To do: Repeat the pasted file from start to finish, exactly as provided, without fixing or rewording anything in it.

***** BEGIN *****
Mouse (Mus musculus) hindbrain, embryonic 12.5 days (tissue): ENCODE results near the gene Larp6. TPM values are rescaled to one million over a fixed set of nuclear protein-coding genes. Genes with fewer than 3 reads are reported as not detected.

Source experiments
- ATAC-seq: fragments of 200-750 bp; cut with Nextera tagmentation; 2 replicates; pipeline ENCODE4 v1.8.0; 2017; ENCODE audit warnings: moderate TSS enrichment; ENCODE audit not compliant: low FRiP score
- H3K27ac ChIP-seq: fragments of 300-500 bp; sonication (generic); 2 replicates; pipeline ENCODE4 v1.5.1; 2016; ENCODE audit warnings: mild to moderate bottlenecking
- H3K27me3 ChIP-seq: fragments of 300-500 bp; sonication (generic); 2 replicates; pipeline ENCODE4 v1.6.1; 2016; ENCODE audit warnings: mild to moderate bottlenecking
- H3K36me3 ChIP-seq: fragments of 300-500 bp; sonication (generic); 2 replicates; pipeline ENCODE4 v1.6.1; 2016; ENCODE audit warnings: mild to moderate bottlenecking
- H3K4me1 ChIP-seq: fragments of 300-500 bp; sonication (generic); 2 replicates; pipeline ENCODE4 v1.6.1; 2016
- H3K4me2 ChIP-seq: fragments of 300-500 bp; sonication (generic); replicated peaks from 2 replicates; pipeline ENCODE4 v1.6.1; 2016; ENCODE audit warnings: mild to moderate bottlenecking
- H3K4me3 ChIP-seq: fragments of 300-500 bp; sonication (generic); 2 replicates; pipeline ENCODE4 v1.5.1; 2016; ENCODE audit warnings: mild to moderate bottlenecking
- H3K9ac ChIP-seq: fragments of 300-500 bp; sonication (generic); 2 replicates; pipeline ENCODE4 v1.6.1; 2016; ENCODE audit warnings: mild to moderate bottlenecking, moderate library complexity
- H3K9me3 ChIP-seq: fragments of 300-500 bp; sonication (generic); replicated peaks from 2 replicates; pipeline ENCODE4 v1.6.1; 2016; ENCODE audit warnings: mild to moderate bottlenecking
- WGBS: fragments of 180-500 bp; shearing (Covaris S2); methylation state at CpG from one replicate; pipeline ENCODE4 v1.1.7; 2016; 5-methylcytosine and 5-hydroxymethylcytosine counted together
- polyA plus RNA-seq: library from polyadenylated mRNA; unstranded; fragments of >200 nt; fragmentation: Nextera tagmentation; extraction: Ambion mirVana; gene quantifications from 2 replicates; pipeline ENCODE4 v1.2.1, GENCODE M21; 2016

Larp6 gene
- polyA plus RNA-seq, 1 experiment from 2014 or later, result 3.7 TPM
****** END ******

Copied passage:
Mouse (Mus musculus) hindbrain, embryonic 12.5 days (tissue): ENCODE results near the gene Larp6. TPM values are rescaled to one million over a fixed set of nuclear protein-coding genes. Genes with fewer than 3 reads are reported as not detected.

Source experiments
- ATAC-seq: fragments of 200-750 bp; cut with Nextera tagmentation; 2 replicates; pipeline ENCODE4 v1.8.0; 2017; ENCODE audit warnings: moderate TSS enrichment; ENCODE audit not compliant: low FRiP score
- H3K27ac ChIP-seq: fragments of 300-500 bp; sonication (generic); 2 replicates; pipeline ENCODE4 v1.5.1; 2016; ENCODE audit warnings: mild to moderate bottlenecking
- H3K27me3 ChIP-seq: fragments of 300-500 bp; sonication (generic); 2 replicates; pipeline ENCODE4 v1.6.1; 2016; ENCODE audit warnings: mild to moderate bottlenecking
- H3K36me3 ChIP-seq: fragments of 300-500 bp; sonication (generic); 2 replicates; pipeline ENCODE4 v1.6.1; 2016; ENCODE audit warnings: mild to moderate bottlenecking
- H3K4me1 ChIP-seq: fragments of 300-500 bp; sonication (generic); 2 replicates; pipeline ENCODE4 v1.6.1; 2016
- H3K4me2 ChIP-seq: fragments of 300-500 bp; sonication (generic); replicated peaks from 2 replicates; pipeline ENCODE4 v1.6.1; 2016; ENCODE audit warnings: mild to moderate bottlenecking
- H3K4me3 ChIP-seq: fragments of 300-500 bp; sonication (generic); 2 replicates; pipeline ENCODE4 v1.5.1; 2016; ENCODE audit warnings: mild to moderate bottlenecking
- H3K9ac ChIP-seq: fragments of 300-500 bp; sonication (generic); 2 replicates; pipeline ENCODE4 v1.6.1; 2016; ENCODE audit warnings: mild to moderate bottlenecking, moderate library complexity
- H3K9me3 ChIP-seq: fragments of 300-500 bp; sonication (generic); replicated peaks from 2 replicates; pipeline ENCODE4 v1.6.1; 2016; ENCODE audit warnings: mild to moderate bottlenecking
- WGBS: fragments of 180-500 bp; shearing (Covaris S2); methylation state at CpG from one replicate; pipeline ENCODE4 v1.1.7; 2016; 5-methylcytosine and 5-hydroxymethylcytosine counted together
- polyA plus RNA-seq: library from polyadenylated mRNA; unstranded; fragments of >200 nt; fragmentation: Nextera tagmentation; extraction: Ambion mirVana; gene quantifications from 2 replicates; pipeline ENCODE4 v1.2.1, GENCODE M21; 2016

Larp6 gene
- polyA plus RNA-seq, 1 experiment from 2014 or later, result 3.7 TPM